Colwell has been awarded 57 honorary degrees from institutions of higher education, including her alma mater, Purdue University, and is the recipient of the Order of the Rising Sun, Gold and Silver Star, bestowed by the Emperor of Japan, the 2006 National Medal of Science awarded by the president of the United States and the 2010 Stockholm Water Prize awarded by the king of Sweden. Colwell is an honorary member of the microbiological societies of the United Kingdom, Australia, France, Israel, Bangladesh, Czechoslovakia and the U.S., and has held several honorary professorships, including the University of Queensland, Australia. A geological site in Antarctica, Colwell Massif, has been named in recognition of her work in the polar regions.
Colwell holds a bachelor's degree in bacteriology and a master's degree in genetics from Purdue, and a Ph.D. in oceanography from the University of Washington.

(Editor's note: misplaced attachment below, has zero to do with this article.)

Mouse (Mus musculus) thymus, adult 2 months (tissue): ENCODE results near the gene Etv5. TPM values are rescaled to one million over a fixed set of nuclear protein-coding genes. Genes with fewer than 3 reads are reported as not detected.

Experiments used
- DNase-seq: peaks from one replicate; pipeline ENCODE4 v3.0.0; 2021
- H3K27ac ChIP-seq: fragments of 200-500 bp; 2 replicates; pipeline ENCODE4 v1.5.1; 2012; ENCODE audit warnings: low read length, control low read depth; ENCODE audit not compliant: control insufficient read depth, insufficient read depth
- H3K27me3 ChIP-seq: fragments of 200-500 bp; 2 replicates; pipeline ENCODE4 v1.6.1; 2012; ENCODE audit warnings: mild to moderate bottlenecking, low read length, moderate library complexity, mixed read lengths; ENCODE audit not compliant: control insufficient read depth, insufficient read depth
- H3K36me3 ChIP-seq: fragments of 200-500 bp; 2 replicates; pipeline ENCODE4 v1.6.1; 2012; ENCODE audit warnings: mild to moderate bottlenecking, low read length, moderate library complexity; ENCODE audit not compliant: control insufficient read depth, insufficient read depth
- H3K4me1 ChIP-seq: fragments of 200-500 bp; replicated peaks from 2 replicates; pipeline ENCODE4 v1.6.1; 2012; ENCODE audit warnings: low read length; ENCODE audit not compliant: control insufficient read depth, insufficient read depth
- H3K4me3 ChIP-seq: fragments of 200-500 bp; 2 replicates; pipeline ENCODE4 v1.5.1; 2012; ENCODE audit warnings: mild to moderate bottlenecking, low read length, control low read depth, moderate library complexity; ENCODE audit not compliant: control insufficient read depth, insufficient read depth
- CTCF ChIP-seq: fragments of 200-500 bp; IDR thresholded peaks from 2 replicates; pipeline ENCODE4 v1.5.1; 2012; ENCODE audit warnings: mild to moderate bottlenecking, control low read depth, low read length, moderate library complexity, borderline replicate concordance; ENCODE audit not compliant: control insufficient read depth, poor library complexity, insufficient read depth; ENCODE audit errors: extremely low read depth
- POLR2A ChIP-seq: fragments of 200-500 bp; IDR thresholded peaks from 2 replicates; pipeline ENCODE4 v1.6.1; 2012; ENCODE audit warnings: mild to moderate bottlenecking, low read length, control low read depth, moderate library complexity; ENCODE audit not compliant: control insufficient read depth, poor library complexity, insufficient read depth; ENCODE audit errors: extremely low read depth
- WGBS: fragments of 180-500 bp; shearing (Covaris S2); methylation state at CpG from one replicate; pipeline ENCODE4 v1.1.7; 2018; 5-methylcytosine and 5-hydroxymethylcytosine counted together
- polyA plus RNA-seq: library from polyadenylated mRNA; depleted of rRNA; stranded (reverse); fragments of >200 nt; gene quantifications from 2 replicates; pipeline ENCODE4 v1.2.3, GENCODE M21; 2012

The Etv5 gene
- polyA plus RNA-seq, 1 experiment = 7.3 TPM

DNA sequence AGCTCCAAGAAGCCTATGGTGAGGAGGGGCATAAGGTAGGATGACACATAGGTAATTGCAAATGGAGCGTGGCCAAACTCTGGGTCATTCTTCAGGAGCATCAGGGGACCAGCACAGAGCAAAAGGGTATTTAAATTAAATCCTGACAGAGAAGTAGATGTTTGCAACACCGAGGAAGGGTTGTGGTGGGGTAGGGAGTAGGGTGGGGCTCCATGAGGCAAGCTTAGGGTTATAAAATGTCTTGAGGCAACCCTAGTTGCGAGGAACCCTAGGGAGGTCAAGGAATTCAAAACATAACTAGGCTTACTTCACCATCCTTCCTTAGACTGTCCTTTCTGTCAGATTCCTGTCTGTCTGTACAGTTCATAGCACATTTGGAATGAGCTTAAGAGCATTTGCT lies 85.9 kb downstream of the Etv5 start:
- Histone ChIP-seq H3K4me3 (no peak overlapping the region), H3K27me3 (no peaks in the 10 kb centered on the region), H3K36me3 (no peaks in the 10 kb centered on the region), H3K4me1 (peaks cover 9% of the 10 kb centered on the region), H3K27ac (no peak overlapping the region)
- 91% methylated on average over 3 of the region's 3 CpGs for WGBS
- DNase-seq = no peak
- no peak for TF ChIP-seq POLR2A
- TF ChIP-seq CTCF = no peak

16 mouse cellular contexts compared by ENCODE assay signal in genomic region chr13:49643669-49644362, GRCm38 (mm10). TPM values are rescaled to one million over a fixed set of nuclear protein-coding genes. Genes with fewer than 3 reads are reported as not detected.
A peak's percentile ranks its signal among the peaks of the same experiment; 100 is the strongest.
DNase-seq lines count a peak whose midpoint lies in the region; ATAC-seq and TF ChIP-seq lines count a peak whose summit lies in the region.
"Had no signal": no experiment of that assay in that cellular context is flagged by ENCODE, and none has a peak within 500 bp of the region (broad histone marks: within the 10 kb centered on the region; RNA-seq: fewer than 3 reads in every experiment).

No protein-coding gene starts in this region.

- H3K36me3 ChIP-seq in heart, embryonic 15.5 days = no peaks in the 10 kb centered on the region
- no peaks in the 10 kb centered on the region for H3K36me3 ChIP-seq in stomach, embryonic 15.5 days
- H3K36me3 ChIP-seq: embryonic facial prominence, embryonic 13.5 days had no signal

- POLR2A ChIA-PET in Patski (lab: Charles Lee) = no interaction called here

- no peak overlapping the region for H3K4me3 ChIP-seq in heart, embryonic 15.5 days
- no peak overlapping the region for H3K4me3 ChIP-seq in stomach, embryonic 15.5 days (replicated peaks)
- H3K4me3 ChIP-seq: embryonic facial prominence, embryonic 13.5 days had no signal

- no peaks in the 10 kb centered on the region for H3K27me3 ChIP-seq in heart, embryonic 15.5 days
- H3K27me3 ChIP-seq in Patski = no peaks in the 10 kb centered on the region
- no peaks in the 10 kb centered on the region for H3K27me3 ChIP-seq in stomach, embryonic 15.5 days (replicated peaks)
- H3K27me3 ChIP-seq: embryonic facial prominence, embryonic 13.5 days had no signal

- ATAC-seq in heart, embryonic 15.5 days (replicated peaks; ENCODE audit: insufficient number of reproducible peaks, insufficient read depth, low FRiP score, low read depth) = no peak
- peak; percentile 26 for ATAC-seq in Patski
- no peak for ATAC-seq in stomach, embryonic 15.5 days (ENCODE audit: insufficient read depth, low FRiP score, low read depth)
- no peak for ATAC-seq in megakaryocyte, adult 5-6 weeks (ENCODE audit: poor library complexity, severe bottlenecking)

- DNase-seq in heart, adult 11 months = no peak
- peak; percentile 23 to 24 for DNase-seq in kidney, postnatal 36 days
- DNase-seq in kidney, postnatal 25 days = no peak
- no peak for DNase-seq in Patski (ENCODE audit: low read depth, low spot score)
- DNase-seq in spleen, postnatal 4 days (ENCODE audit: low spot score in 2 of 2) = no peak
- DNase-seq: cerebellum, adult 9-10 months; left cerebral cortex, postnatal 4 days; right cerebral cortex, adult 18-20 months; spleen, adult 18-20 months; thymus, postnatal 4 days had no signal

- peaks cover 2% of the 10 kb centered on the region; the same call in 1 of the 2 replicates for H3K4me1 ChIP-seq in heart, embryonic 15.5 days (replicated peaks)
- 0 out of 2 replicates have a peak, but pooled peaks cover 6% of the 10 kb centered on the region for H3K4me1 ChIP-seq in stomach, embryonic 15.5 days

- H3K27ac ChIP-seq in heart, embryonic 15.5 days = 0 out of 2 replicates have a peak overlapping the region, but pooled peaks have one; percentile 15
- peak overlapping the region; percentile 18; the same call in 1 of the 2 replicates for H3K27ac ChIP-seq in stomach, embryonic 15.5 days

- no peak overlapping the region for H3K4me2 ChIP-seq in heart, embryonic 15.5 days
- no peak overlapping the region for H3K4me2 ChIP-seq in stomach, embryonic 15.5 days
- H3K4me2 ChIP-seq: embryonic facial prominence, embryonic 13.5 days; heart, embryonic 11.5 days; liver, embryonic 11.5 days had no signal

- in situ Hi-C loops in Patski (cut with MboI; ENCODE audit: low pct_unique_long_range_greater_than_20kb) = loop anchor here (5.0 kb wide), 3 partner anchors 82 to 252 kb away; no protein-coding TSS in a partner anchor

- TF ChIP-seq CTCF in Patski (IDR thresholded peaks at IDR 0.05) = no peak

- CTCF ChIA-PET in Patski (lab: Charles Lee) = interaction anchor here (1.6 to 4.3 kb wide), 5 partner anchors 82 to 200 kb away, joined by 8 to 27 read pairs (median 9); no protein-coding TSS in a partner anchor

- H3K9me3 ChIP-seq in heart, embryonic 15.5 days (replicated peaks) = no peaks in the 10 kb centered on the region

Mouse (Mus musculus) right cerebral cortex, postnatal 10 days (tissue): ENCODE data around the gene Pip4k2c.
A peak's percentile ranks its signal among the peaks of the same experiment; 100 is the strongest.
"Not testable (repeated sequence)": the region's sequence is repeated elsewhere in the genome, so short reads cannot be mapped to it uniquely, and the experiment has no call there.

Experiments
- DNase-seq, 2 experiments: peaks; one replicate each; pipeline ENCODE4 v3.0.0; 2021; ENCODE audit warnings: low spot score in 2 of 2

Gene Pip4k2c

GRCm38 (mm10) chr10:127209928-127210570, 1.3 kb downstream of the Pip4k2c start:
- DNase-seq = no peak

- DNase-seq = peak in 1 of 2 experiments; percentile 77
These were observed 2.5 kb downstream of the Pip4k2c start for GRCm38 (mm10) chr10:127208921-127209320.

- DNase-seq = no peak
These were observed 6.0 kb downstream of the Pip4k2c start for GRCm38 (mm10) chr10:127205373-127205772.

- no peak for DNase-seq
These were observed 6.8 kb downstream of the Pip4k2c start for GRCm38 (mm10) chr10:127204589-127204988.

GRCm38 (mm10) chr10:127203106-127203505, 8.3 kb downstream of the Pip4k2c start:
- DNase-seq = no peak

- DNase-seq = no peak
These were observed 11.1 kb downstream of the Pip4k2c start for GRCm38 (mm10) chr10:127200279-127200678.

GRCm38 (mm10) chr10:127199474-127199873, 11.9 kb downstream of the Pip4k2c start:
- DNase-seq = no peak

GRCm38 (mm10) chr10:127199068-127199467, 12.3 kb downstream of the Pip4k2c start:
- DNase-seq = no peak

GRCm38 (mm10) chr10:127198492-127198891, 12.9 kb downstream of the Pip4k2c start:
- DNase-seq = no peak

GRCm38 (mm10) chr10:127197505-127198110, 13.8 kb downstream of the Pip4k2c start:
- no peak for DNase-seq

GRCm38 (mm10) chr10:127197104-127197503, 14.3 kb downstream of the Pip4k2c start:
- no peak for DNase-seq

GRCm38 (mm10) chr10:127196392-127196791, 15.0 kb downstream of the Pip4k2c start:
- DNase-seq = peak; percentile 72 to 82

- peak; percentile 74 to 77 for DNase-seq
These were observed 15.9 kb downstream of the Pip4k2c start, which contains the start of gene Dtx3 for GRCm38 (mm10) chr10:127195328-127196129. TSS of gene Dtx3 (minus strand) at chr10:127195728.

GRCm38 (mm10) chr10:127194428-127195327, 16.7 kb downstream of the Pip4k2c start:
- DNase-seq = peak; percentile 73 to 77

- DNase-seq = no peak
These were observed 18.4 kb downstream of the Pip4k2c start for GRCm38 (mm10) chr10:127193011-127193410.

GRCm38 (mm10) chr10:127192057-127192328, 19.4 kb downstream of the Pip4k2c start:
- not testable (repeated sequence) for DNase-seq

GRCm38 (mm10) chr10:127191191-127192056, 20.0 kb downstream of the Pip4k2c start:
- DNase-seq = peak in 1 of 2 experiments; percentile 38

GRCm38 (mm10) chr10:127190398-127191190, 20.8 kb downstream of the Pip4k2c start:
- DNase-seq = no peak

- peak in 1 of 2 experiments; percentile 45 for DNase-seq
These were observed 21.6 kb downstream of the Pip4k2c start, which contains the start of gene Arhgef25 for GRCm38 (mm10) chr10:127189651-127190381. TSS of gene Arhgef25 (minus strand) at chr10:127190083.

The VCAT was established by Congress in 1988 to review and make recommendations on NIST's policies, organization, budget and programs. The next VCAT meeting will be Feb. 5 and 6, 2014, in Gaithersburg, Md. For more information on VCAT and the meeting, visit www.nist.gov/director/vcat/.
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JILA/NIST Fellow Deborah Jin to Receive 2014 Comstock Prize in Physics
Physicist Deborah Jin of the National Institute of Standards and Technology (NIST) has been named the recipient of the 2014 Comstock Prize in Physics.
The National Academy of Sciences awards the prize every five years to "recognize a North American resident for a recent innovative discovery or investigation in electricity, magnetism, or radiant energy."
Jin works at JILA, a joint institute of NIST and the University of Colorado Boulder. She is cited for "demonstrating quantum degeneracy and the formation of a molecular Bose-Einstein condensate in ultra-cold fermionic atomic gases, and for pioneering work in polar molecular quantum chemistry."*
The Comstock Prize includes a $25,000 award to the recipient plus a $25,000 award to a non-profit research institution of the recipient's choice. The prize will be presented at the Academy's annual meeting in Washington, D.C., on April 27, 2014.